Key Takeaways

  • CPAM is a cystic lung disease that affects fetuses and newborns, where abnormal tissue grows in the lungs.
  • In most cases, the CPAM does not grow large enough to be dangerous for your baby. The tissue mass should be monitored during pregnancy and evaluated again after the baby is delivered.
  • CPAM can be treated during pregnancy or after delivery, depending on the case. Not all babies with CPAM need treatment.
  • CPAM was formerly referred to as CCAM (congenital cystic adenomatoid malformation).

What is a congenital pulmonary airway malformation?

Congenital pulmonary airway malformations, or CPAM, is a cystic lung disease that is congenital (present at birth). It happens when an abnormal mass forms in one of your baby’s lungs during pregnancy. The mass (often called a cyst or lesion) can make it harder for that lung to develop and work properly.

Doctors aren’t sure what causes some fetuses to develop CPAM. The condition is not hereditary (passed down in families). CPAM is rare and affects only about 1 in 25,000 pregnancies.

How is CPAM diagnosed?

CPAM is usually diagnosed during pregnancy when an abnormal mass shows up on a routine prenatal ultrasound. Other tests may be used to help with the diagnosis:

  • MRI may be used to locate the lung lesion and figure out how big it is
  • Fetal echocardiogram may also be used to check if your baby’s heart function is affected by the lesion

Your doctor will monitor your baby’s CPAM throughout your pregnancy and check to see if it is causing complications (secondary conditions) in you or your baby. Complications of CPAM include: 

  • Hydrops, which is a very serious condition caused by fluid build-up around the baby’s heart. The fluid puts too much pressure on the heart and keeps it from pumping properly.
  • Mirror syndrome, which can be an effect of hydrops. Mirror syndrome occurs when the mother’s body “mirrors” her baby’s condition. Hydrops in your baby can cause you to develop similar symptoms, like fluid retention (when the body holds too much water) and high blood pressure. Mirror syndrome is a rare but dangerous complication of CPAM that must be treated immediately.

How is CPAM treated during pregnancy? 

If your unborn baby is diagnosed with CPAM, a team of doctors will help you determine the best course of treatment. Many cases of CPAM won’t require treatment beyond close monitoring. If the CPAM gets dangerously large or is growing very quickly and your baby does need treatment, options include:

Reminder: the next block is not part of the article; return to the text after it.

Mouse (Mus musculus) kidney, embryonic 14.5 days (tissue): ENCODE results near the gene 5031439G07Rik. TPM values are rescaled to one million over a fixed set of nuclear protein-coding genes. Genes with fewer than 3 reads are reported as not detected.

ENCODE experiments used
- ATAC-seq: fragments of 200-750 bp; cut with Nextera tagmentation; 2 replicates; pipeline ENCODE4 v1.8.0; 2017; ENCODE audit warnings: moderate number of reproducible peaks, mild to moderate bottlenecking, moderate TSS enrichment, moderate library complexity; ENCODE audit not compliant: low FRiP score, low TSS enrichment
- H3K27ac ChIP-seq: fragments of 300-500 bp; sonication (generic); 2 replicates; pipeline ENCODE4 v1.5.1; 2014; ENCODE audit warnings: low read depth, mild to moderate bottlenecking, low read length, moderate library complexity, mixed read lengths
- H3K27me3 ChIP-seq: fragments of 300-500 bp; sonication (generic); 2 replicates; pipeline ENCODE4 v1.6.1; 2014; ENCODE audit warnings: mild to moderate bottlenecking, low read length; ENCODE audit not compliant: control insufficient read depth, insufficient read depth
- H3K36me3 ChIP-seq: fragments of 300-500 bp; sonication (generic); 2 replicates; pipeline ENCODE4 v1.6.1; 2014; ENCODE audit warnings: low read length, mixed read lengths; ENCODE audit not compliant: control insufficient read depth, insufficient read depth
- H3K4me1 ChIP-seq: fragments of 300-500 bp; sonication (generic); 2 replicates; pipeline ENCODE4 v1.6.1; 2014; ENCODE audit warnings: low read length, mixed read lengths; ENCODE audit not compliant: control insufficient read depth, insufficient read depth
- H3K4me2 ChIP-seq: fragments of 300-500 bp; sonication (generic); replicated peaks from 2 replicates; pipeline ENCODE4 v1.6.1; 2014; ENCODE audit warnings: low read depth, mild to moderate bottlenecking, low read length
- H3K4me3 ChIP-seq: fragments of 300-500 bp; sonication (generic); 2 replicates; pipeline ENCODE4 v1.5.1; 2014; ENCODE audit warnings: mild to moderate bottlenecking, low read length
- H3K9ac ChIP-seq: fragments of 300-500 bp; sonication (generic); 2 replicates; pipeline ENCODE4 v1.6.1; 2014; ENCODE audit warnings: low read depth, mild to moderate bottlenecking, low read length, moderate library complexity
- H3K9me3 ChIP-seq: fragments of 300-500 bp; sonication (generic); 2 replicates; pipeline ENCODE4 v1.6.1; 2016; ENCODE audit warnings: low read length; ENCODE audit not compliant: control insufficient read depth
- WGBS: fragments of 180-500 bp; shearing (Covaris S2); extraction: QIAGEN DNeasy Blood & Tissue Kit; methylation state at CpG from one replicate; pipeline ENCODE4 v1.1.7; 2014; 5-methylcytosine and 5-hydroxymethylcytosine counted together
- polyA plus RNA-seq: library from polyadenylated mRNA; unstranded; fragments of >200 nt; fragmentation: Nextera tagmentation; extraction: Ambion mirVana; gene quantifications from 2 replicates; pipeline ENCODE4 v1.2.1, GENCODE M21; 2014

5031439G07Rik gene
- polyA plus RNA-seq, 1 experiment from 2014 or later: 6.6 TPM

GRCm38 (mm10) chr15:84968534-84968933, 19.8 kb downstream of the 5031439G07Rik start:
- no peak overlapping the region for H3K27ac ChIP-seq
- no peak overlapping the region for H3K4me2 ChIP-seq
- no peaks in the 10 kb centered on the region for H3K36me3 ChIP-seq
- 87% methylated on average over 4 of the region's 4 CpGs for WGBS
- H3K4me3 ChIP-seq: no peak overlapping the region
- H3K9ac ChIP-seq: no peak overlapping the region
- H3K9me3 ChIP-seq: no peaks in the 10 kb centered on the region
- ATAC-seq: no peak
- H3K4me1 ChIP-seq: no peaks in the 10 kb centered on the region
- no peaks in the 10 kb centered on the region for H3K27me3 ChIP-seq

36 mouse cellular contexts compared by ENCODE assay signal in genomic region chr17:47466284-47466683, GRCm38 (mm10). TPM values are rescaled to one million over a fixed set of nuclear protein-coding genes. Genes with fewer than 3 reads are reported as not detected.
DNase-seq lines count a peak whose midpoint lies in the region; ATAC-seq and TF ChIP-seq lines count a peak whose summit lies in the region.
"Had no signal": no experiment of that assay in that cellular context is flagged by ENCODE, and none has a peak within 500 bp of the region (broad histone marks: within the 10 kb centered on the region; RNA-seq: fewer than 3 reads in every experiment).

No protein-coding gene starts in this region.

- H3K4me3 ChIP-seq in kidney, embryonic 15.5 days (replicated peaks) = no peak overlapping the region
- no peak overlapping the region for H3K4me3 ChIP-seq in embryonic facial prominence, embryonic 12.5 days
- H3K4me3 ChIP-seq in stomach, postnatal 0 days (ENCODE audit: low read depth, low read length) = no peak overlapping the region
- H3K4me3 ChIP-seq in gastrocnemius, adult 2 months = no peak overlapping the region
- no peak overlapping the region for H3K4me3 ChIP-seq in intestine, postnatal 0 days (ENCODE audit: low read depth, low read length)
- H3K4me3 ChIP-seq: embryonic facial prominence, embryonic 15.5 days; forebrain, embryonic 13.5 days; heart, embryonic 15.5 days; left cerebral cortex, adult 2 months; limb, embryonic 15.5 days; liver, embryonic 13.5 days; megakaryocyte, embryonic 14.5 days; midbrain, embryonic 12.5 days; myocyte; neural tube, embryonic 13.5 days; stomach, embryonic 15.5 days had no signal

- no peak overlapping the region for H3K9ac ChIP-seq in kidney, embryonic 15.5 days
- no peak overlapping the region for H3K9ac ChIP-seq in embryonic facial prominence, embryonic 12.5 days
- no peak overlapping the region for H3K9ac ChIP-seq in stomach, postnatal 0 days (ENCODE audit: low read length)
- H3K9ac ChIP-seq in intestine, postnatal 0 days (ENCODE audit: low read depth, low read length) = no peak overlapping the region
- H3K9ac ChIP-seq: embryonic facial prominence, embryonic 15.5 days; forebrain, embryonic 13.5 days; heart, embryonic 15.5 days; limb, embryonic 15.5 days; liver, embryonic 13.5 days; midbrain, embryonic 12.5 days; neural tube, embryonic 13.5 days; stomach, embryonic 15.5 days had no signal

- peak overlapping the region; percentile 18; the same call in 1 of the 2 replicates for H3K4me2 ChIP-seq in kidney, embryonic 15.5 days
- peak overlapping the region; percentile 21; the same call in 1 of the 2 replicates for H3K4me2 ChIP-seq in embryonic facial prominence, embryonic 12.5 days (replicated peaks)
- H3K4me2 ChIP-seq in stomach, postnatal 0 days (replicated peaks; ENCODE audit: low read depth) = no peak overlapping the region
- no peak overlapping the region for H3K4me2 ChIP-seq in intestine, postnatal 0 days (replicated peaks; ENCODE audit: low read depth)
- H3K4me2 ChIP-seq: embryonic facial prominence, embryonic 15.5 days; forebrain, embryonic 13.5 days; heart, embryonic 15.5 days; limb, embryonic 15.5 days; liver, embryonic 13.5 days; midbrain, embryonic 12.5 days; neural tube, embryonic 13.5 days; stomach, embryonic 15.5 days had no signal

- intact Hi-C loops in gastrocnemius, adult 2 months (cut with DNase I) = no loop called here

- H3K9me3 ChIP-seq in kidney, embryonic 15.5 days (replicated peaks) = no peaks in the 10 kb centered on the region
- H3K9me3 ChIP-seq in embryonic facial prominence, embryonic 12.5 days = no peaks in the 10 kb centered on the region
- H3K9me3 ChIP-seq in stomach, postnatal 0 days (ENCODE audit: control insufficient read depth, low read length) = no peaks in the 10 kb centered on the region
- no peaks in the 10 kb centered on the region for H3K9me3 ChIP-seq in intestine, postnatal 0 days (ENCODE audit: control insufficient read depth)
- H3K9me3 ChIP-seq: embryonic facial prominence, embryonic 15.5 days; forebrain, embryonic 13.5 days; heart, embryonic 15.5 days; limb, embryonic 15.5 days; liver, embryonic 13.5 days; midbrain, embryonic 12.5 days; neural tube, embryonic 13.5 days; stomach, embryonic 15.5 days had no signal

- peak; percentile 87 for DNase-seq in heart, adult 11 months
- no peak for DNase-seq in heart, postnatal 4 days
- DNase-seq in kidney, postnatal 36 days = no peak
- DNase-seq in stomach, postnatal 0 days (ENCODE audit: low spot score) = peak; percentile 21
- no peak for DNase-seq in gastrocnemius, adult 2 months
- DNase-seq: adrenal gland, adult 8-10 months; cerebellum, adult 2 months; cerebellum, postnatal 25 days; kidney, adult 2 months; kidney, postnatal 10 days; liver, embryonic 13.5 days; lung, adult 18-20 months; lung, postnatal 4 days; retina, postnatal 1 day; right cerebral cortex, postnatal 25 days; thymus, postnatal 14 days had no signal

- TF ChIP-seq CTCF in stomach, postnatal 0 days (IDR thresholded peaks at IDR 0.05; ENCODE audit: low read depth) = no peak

• Treatment with steroids to slow or stop the lesion’s growth.
  • If there are large, fluid-filled cysts in your baby’s lungs, a doctor can drain them with a procedure called thoracentesis. During this procedure, a needle is inserted into the womb to draw the fluid out of the cyst and shrink it.
  • Open fetal surgery to remove the lesion. This treatment option is for fetuses that have developed severe hydrops. Usually babies that undergo fetal surgery must be delivered by C-section,.
  • Early delivery may be recommended if the mother has developed mirror syndrome, which is a life-threatening condition. Early delivery is avoided until the baby’s CPAM poses a risk to the mother’s life.

How is CPAM treated in newborns? 

Babies with CPAM are at a higher risk of developing complications during and after birth, and should be delivered at a hospital with a NICU (neonatal intensive care unit). After delivery, treatment for babies with CPAM depends on the size and severity of the lesion:

  • Some newborns may have trouble breathing during or after delivery because of their CPAM. To treat these complications, doctors may use a ventilator to help the baby breathe.
  • Newborns with very large lesions may need to have surgery immediately after birth to remove the CPAM and prevent breathing problems.
  • In some cases, the CPAM can be removed at birth with a surgery called the EXIT procedure. The EXIT procedure is similar to a C-section, and occurs while the mother is asleep under anesthesia. An incision (surgical cut) will be made to partially deliver your baby out of the uterus. This is different from a regular C-section, where the baby would be fully delivered out of the uterus. In the EXIT procedure, the baby is left attached to your placenta (the organ that provides your baby with oxygen and nutrients) while the doctor operates on the affected lung and removes the CPAM. The baby is fully delivered after the CPAM is removed.
  • Newborns with small lesions may still need to have the abnormal lung tissue removed. If the CPAM is not causing any breathing problems, the baby can go home after delivery. If surgery is needed to remove the lesion, the procedure will be scheduled before the baby’s first birthday.